Gaming to re-engage boys in school

“If a child can’t learn the way we  teach, maybe we should teach the way they learn.”

-Ignacio Estrada

The disengagement of boys in our education system has become such old news that — yawn — we barely register it anymore. Rather, we diagnose their need for stimulation as a hyperactive disorder and medicate it. We diagnose their disinterest in our recommended texts as a disability and track them into special classes designed to focus on their shortcomings. The unending focus on deficits leaves them even more disenfranchised than they were and the vicious cycle continues.

But what if we are getting it wrong? What if we are forcing them to learn the way we teach, rather than teaching the way they learn? In the below TEDtalk, Ali Carr-Chellman, “an instructional designer and author who studies the most effective ways to teach kids and to make changes at school,” shares her ideas for re-engaging boys. The deceptively simple technique she recommends is — low and behold — proving effective for a wide range of disengaged learners: “Bring their culture into the classroom.”

In the case of boys, she recommends a bit of gaming. Check it out:

Gaming and Learning . . . Go Hand in Hand?

Emerging research is continuing to unpack some of the pros and cons of “gaming” on students, learning and behavior. For example, a recent study by Iowa State University professors, Dr. Craig Anderson and Dr. Douglas Gentile, found that prosocial games (defined as ones “in which characters help others in nonviolent ways”) can “increase helpful and decrease hurtful behavior.”  While another study by The Ohio State University professor, Dr. Brad Bushman, concluded that “the negative effects of playing violent video games can accumulate over time.”

Yet categorically qualifying video games as either good or bad effectively limits their potential in learning communities. As Dr. Gentile cautions in his article, The Multiple Dimensions of Video Game Effects:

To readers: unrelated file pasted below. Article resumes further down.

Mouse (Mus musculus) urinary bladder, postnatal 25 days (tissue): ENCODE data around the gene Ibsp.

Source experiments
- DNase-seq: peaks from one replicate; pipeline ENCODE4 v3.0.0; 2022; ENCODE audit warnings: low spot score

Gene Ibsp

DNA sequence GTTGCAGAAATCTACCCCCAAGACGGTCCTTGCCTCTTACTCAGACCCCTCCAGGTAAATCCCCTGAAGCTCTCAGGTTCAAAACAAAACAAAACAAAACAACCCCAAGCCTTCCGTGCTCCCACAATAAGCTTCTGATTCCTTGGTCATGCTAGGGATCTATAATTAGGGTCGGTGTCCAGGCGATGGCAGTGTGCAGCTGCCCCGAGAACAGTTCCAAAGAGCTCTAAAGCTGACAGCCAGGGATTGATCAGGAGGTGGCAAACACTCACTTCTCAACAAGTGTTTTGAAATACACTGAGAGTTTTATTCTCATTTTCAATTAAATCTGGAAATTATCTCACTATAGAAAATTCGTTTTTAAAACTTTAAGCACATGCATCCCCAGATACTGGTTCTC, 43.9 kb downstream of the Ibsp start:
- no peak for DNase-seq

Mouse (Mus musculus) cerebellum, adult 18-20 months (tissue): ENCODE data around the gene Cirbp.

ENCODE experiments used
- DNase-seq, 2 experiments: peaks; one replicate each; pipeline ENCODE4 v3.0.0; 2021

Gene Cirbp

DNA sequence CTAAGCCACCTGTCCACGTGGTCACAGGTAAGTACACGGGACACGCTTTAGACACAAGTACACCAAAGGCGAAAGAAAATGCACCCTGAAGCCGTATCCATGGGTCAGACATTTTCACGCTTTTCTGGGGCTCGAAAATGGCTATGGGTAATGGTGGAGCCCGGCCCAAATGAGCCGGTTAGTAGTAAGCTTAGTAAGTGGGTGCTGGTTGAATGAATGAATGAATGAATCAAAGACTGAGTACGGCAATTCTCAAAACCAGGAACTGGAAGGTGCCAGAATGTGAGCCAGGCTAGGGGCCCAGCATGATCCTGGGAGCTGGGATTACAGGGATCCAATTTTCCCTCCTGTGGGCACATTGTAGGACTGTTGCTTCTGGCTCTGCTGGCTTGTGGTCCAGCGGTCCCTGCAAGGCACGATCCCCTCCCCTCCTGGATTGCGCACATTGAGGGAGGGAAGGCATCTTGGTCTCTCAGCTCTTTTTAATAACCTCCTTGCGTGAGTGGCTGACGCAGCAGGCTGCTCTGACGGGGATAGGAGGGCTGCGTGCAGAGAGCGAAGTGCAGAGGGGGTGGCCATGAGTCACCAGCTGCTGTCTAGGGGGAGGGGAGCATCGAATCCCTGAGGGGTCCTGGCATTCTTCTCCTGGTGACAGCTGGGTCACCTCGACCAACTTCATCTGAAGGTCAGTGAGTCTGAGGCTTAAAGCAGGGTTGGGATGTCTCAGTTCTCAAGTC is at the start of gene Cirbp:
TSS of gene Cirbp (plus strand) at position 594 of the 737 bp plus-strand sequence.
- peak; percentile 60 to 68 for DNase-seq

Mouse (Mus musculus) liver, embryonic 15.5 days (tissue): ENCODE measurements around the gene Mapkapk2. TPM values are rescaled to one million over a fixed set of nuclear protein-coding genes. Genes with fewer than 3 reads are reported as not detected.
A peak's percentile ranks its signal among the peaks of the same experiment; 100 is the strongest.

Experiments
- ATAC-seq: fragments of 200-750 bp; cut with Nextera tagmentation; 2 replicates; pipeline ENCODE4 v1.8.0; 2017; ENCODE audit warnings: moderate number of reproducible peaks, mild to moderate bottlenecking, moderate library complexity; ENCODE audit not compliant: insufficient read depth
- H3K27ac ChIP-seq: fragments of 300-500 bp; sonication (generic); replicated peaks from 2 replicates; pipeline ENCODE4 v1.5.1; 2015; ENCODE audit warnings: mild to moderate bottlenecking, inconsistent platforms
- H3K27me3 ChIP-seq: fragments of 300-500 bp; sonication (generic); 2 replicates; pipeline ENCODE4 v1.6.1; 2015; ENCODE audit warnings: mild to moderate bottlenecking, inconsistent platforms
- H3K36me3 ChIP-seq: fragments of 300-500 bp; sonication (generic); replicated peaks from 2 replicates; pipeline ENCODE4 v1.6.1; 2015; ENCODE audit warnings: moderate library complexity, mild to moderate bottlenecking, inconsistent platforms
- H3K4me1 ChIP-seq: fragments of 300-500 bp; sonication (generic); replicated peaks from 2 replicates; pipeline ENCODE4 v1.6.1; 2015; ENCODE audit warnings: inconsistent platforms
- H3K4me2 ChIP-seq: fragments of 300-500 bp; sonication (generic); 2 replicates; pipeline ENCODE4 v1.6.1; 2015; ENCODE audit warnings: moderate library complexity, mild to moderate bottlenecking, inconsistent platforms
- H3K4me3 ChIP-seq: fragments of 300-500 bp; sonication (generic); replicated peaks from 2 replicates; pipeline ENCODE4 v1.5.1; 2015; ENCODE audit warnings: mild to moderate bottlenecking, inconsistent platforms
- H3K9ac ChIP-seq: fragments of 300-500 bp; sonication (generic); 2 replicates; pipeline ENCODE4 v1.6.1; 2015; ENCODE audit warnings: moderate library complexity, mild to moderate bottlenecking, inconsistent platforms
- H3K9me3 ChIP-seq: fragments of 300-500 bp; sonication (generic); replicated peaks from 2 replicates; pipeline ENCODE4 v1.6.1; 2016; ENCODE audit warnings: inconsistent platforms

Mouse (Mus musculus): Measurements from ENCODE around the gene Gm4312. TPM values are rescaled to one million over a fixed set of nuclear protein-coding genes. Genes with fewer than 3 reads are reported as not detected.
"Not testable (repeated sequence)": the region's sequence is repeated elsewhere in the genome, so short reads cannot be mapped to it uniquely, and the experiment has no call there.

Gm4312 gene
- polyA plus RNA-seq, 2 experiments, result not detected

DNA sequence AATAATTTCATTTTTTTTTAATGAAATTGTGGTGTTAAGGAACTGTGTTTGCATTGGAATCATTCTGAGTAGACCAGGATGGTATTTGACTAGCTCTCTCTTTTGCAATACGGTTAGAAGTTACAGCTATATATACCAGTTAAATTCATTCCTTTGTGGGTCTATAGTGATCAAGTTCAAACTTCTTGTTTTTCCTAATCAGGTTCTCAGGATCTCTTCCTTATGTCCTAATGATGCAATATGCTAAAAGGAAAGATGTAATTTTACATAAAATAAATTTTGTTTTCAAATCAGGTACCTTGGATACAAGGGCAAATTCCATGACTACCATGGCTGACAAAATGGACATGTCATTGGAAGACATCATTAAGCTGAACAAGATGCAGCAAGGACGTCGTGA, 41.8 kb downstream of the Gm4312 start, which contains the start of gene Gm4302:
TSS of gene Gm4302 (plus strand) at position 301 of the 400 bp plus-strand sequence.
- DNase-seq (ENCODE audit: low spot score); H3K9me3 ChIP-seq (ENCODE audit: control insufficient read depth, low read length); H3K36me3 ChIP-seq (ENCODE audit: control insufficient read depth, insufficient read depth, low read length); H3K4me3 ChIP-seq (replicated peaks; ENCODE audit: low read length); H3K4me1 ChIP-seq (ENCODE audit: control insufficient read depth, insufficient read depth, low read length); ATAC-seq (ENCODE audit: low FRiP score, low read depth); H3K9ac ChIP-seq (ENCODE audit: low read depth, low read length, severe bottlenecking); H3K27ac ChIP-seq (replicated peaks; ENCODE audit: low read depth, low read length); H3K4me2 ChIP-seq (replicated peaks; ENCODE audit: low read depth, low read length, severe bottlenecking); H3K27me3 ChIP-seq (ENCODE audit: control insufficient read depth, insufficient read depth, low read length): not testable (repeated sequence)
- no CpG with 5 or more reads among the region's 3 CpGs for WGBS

Digital games are routinely vilified or praised. Critics often cite the research on the effects of violent video games, whereas proponents often cite the research on perceptual skills. The irony is that both the the critics and proponents are correct about the effects that games can have. the flaw is that they extend their arguments to conclude that video games are ultimately harmful or beneficial. Recognizing that games have effects on multiple dimensions allows us a way out of this dichotomous thinking.

That said, gaming is proving to be an invaluable tool in therapy related to “autism, cancer, and other disorders.” And it can be effective in classrooms, especially when used with an intentional focus on the “5 dimensions on which video games can affect players. . . ”

  1. The amount of play
  2. The content of play
  3. The game context
  4. The structure of the game
  5. The mechanics of game play

With these complex, dynamic and even subjective variables in mind, check out this (largely positive) infographic on gaming in education from the folks over at Online Schools. (For a more balanced look at gaming and its effects on the brain, see this post on the All Kinds of Minds blog.)

What are your thoughts? How have you utilized games to increase learning and positivitely affect students and what would you like to see in the future? What should we be cautious of when it comes to gaming and students? We would love for you to share your thoughts and in the comment section below.

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Image: Online Schools

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